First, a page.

These careers are for people who are passionate about the natural environment and enjoy sharing that passion with others. Environmental education officers are responsible for promoting environmental conservation and sustainable development via a variety of means, including education, marketing and publicity.
Working with people is a key feature of the job and includes conservation awareness events such as talks, presentations, workshops and guided walks, helping with volunteer activities and conservation projects. They communicate with a range of groups, in various different contexts:
Stewardship officers negotiate land deals with farmers who agree to set aside part of their land for conservation purposes. Afterwards they work out a conservation management plan for that part of the farm, and provide an extension service to assist the farmer to manage the land for optimum biodiversity.
Social ecologists help communities living on the borders of national parks to derive optimum benefit from the presence of the park. They facilitate the development of community-based natural resource management initiatives, legislative control of aspects such as hunting, sale of game, the importing and exporting of game, law enforcement as well as the administrative aspects of managing a nature conservation organisation.
Community development facilitators help many different communities to benefit from the wise use of their resources, whether they are wild flowers, or wildlife and spectacular scenery for eco-tourism, or trees and grasses for arts and crafts.
Education and interpretation officers teach visitors of all ages about nature and the significance of the cultural heritage sites in museums, national parks and other areas of interest. The work involves raising awareness and promoting an understanding of the environment to different audiences such as schools, colleges, businesses, community groups and the general public. Their tasks include giving presentations, running workshops, conducting guided walks and tours, working on local environmental conservation projects, producing and distributing learning materials for students as well as managing budgets and supervising staff.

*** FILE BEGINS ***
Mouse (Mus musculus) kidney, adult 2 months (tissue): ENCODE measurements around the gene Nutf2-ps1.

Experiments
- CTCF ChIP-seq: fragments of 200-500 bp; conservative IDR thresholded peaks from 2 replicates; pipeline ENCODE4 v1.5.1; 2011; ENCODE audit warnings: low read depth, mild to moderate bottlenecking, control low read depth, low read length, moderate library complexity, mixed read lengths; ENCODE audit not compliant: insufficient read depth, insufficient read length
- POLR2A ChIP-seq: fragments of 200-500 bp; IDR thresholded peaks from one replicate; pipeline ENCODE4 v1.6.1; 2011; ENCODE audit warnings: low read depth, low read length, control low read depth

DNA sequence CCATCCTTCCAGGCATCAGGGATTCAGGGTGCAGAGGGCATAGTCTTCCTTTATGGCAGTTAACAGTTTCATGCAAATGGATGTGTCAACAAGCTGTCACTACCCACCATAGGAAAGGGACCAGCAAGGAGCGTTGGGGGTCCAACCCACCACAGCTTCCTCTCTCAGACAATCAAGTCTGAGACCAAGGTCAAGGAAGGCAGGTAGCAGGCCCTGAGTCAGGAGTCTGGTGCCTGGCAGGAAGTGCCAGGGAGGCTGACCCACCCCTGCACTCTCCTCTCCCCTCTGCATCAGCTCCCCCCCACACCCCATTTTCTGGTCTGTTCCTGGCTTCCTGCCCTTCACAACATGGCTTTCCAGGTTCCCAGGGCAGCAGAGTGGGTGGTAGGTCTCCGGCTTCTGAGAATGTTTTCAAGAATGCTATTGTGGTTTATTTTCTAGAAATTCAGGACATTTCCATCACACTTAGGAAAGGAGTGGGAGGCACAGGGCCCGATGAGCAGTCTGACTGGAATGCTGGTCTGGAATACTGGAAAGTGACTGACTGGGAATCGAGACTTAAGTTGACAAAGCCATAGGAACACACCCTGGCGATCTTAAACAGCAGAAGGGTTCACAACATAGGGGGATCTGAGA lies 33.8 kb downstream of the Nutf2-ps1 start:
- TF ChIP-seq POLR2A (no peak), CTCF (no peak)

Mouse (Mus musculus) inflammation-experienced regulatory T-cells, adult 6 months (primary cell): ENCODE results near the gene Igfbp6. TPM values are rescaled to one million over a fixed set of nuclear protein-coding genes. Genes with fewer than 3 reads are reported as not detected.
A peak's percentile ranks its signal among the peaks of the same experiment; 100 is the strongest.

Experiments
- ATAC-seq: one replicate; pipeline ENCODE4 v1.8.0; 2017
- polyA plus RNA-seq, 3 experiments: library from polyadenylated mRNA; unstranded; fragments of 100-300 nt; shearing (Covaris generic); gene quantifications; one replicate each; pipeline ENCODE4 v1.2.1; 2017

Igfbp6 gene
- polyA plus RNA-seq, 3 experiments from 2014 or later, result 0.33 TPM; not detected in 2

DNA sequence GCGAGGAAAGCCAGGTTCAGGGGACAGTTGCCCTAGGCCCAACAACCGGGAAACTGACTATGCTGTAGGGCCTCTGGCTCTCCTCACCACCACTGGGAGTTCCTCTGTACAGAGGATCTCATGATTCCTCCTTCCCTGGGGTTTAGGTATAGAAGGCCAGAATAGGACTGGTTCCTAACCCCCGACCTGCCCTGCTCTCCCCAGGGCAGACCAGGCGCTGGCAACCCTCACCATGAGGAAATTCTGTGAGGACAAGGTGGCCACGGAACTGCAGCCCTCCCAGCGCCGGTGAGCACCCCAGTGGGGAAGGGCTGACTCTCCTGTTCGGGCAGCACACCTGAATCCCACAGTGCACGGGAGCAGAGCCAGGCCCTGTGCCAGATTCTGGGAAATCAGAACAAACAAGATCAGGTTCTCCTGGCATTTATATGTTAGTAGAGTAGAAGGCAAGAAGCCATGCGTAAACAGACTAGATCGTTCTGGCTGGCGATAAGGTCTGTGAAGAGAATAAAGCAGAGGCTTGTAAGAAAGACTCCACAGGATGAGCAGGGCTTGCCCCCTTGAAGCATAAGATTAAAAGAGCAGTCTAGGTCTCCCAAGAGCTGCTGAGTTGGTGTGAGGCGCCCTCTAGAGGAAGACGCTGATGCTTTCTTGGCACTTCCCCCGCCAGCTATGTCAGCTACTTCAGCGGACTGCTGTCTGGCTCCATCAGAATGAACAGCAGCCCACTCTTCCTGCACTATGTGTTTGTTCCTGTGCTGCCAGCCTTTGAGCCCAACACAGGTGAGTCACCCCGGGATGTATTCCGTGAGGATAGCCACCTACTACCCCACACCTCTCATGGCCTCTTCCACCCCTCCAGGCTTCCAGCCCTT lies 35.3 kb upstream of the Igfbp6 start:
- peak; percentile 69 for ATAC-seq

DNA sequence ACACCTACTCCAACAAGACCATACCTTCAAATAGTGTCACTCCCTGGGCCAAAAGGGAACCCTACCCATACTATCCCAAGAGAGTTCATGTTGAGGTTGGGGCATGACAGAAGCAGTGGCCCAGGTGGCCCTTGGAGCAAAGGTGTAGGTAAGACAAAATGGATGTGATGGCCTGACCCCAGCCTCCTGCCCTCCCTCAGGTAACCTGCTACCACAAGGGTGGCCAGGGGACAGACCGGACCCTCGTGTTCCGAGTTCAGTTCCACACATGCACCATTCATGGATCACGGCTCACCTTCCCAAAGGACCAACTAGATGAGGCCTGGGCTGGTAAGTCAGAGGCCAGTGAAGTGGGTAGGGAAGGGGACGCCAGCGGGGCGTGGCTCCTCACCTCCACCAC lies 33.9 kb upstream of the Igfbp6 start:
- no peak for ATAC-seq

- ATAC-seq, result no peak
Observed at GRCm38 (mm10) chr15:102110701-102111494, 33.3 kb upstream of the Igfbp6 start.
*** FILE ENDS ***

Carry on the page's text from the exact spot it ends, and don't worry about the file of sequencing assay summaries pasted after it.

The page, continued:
Typical responsibilities of the job include preparing and distributing publicity materials and displays, writing plans, reports and press releases, producing educational resources, liaising with schools, businesses, LEAs, voluntary/community groups and other local organisations, organising school visits, generating income via fundraising activities, submitting funding bids etc. They also need to manage budgets, allocate funding, supervise and train staff/volunteers, analyse data to collate information and attend conferences.Since these careers involve working with different groups of people, evening and weekend work may sometimes be required. A large part of their time may be spent away from the office in all kind of weather conditions, working with schools and community groups.
Schooling & School Subjects
• National Senior Certificate meeting degree requirements for a degree course
• National Senior Certificate meeting diploma requirements for a diploma course
Each institution has its own entry requirements.
Compulsory Higher Education
People follow a variety of routes to become environmental education officers.
Degree: BSc or other Bdegree in Environmental Science is offered at most universities.
Diploma: the conservation diploma or other environmental courses offered at most universities of technology, e.g. NDip Environmental Sciences - TUT or NDip Environmental Management – CPUT, may have an education component. If not, they can be supplemented by a short course specializing in environmental education offered by an NGO such as WESSA or a university e.g Rhodes. These short courses could also be done after completing an environmental degree.
Postgraduate: HDipEd with subjects such as Geography, Biology or Formal Environmental Education courses at postgraduate level.
Possible Career Paths
Education officers start out running the courses and then progress to planning and producing new material and managing the staff that run them.
• local government - municipal
• nature conservation agencies
• national parks and game reserves
• wildlife rehabilitation centres
• educational institutions
• world heritage sites
• NGOs e.g. Delta, Roots and Shoots
• Botanical and Zoological Gardens
• research institutes
• Dept of Environmental Affairs – capacity development sections
• the South African National Biodiversity Institute
• private companies
• community based organisations
Environmental Education Association of South Africa
P O Box 94, 6140
Tel: (046) 603-8390 Fax: (046) 636-1495
The Director: Human Resources
National Department of Agriculture
Private Bag X116
Agricultural Research Council
P O Box 8783
Tel: (012) 427-9700 Fax: (012) 342-3948
Department of Agriculture
Private Bag X250
Tel: (012) 319-7328
WWF South Africa
P O Box 23273,
Tel: (021) 657-6600
Fax: 086 535 9433 (national only)
1 Hood Avenue
Tel: (011) 447-1213 Fax: (011) 447-0365